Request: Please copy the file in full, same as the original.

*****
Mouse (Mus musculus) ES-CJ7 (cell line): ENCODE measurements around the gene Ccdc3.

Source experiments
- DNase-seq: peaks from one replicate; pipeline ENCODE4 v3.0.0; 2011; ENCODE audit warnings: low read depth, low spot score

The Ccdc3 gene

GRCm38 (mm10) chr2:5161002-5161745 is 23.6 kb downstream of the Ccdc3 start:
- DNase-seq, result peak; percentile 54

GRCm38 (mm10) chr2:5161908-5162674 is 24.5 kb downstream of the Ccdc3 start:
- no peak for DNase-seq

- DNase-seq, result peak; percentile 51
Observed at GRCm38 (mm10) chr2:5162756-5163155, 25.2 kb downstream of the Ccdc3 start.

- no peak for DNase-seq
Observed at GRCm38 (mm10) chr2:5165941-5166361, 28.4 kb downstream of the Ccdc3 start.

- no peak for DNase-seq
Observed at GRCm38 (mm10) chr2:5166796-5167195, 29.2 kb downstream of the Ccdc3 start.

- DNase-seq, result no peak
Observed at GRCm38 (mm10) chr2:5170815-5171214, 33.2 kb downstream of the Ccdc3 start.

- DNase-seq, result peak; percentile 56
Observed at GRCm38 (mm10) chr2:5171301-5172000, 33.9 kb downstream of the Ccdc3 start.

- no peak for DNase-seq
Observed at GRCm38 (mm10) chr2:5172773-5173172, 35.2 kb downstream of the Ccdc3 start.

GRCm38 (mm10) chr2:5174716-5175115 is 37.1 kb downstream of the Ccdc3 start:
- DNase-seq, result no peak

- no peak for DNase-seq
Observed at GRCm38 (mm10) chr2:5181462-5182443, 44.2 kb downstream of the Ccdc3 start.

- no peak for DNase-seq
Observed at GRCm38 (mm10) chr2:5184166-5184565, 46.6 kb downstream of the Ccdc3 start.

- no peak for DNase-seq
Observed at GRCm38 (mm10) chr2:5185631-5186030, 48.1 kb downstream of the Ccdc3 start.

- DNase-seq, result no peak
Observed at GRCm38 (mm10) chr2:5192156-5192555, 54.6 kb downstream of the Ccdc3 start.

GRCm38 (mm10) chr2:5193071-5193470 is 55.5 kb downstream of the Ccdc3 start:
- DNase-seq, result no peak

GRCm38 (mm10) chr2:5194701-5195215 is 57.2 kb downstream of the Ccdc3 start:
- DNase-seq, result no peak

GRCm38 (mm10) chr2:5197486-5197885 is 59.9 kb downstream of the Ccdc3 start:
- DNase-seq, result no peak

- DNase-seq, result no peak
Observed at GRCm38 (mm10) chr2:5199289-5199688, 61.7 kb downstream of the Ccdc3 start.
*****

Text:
Mouse (Mus musculus) ES-CJ7 (cell line): ENCODE measurements around the gene Ccdc3.

Source experiments
- DNase-seq: peaks from one replicate; pipeline ENCODE4 v3.0.0; 2011; ENCODE audit warnings: low read depth, low spot score

The Ccdc3 gene

GRCm38 (mm10) chr2:5161002-5161745 is 23.6 kb downstream of the Ccdc3 start:
- DNase-seq, result peak; percentile 54

GRCm38 (mm10) chr2:5161908-5162674 is 24.5 kb downstream of the Ccdc3 start:
- no peak for DNase-seq

- DNase-seq, result peak; percentile 51
Observed at GRCm38 (mm10) chr2:5162756-5163155, 25.2 kb downstream of the Ccdc3 start.

- no peak for DNase-seq
Observed at GRCm38 (mm10) chr2:5165941-5166361, 28.4 kb downstream of the Ccdc3 start.

- no peak for DNase-seq
Observed at GRCm38 (mm10) chr2:5166796-5167195, 29.2 kb downstream of the Ccdc3 start.

- DNase-seq, result no peak
Observed at GRCm38 (mm10) chr2:5170815-5171214, 33.2 kb downstream of the Ccdc3 start.

- DNase-seq, result peak; percentile 56
Observed at GRCm38 (mm10) chr2:5171301-5172000, 33.9 kb downstream of the Ccdc3 start.

- no peak for DNase-seq
Observed at GRCm38 (mm10) chr2:5172773-5173172, 35.2 kb downstream of the Ccdc3 start.

GRCm38 (mm10) chr2:5174716-5175115 is 37.1 kb downstream of the Ccdc3 start:
- DNase-seq, result no peak

- no peak for DNase-seq
Observed at GRCm38 (mm10) chr2:5181462-5182443, 44.2 kb downstream of the Ccdc3 start.

- no peak for DNase-seq
Observed at GRCm38 (mm10) chr2:5184166-5184565, 46.6 kb downstream of the Ccdc3 start.

- no peak for DNase-seq
Observed at GRCm38 (mm10) chr2:5185631-5186030, 48.1 kb downstream of the Ccdc3 start.

- DNase-seq, result no peak
Observed at GRCm38 (mm10) chr2:5192156-5192555, 54.6 kb downstream of the Ccdc3 start.

GRCm38 (mm10) chr2:5193071-5193470 is 55.5 kb downstream of the Ccdc3 start:
- DNase-seq, result no peak

GRCm38 (mm10) chr2:5194701-5195215 is 57.2 kb downstream of the Ccdc3 start:
- DNase-seq, result no peak

GRCm38 (mm10) chr2:5197486-5197885 is 59.9 kb downstream of the Ccdc3 start:
- DNase-seq, result no peak

- DNase-seq, result no peak
Observed at GRCm38 (mm10) chr2:5199289-5199688, 61.7 kb downstream of the Ccdc3 start.